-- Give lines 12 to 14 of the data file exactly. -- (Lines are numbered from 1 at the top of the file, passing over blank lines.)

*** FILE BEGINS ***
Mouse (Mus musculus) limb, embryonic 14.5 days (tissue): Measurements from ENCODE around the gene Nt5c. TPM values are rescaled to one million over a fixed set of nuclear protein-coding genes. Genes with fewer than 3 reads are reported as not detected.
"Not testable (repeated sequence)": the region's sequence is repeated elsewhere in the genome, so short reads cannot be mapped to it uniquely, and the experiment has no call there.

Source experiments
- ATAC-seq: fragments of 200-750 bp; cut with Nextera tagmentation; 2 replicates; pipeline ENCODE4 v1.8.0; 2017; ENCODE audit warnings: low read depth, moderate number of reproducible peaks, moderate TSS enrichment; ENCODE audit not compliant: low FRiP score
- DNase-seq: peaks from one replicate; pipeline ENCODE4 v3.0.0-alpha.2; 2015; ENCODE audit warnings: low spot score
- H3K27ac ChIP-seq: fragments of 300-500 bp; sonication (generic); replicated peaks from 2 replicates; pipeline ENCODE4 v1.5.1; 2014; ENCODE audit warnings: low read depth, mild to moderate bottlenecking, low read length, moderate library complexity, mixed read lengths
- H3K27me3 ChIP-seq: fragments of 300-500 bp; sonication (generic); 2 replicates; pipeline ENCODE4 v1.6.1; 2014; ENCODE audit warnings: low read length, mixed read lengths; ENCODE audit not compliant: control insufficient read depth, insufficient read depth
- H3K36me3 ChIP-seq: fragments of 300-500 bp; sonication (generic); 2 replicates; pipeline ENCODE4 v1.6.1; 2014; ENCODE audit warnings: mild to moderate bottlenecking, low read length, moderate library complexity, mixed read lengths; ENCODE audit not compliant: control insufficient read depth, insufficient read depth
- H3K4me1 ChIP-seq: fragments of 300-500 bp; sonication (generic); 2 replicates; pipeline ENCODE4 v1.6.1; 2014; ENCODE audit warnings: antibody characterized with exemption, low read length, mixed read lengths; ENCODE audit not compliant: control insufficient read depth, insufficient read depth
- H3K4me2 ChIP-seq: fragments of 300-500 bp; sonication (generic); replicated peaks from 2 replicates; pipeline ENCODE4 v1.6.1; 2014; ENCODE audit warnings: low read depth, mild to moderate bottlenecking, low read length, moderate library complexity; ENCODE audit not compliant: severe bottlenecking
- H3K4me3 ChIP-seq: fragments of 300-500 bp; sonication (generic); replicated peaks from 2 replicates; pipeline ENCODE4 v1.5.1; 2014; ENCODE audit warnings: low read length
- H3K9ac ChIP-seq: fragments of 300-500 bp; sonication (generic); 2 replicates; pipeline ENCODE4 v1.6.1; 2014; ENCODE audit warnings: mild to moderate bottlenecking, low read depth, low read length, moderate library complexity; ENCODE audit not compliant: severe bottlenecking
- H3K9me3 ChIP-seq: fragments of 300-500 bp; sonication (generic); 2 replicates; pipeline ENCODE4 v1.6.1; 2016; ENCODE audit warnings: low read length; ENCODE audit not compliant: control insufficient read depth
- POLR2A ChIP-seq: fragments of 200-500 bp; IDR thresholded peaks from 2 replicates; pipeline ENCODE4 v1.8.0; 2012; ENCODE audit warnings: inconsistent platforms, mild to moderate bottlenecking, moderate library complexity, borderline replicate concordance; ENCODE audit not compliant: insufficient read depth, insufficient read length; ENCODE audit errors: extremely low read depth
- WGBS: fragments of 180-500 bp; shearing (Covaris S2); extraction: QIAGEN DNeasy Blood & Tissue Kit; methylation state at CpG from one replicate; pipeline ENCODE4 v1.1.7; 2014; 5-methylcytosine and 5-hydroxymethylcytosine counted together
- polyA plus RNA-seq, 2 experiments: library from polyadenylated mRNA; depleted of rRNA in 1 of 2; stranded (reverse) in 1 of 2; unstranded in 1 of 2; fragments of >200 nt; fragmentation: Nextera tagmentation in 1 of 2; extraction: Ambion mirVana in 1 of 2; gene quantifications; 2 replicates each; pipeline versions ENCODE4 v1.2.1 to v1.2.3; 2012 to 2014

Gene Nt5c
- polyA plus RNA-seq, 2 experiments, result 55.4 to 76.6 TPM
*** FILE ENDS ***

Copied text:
- H3K9ac ChIP-seq: fragments of 300-500 bp; sonication (generic); 2 replicates; pipeline ENCODE4 v1.6.1; 2014; ENCODE audit warnings: mild to moderate bottlenecking, low read depth, low read length, moderate library complexity; ENCODE audit not compliant: severe bottlenecking
- H3K9me3 ChIP-seq: fragments of 300-500 bp; sonication (generic); 2 replicates; pipeline ENCODE4 v1.6.1; 2016; ENCODE audit warnings: low read length; ENCODE audit not compliant: control insufficient read depth
- POLR2A ChIP-seq: fragments of 200-500 bp; IDR thresholded peaks from 2 replicates; pipeline ENCODE4 v1.8.0; 2012; ENCODE audit warnings: inconsistent platforms, mild to moderate bottlenecking, moderate library complexity, borderline replicate concordance; ENCODE audit not compliant: insufficient read depth, insufficient read length; ENCODE audit errors: extremely low read depth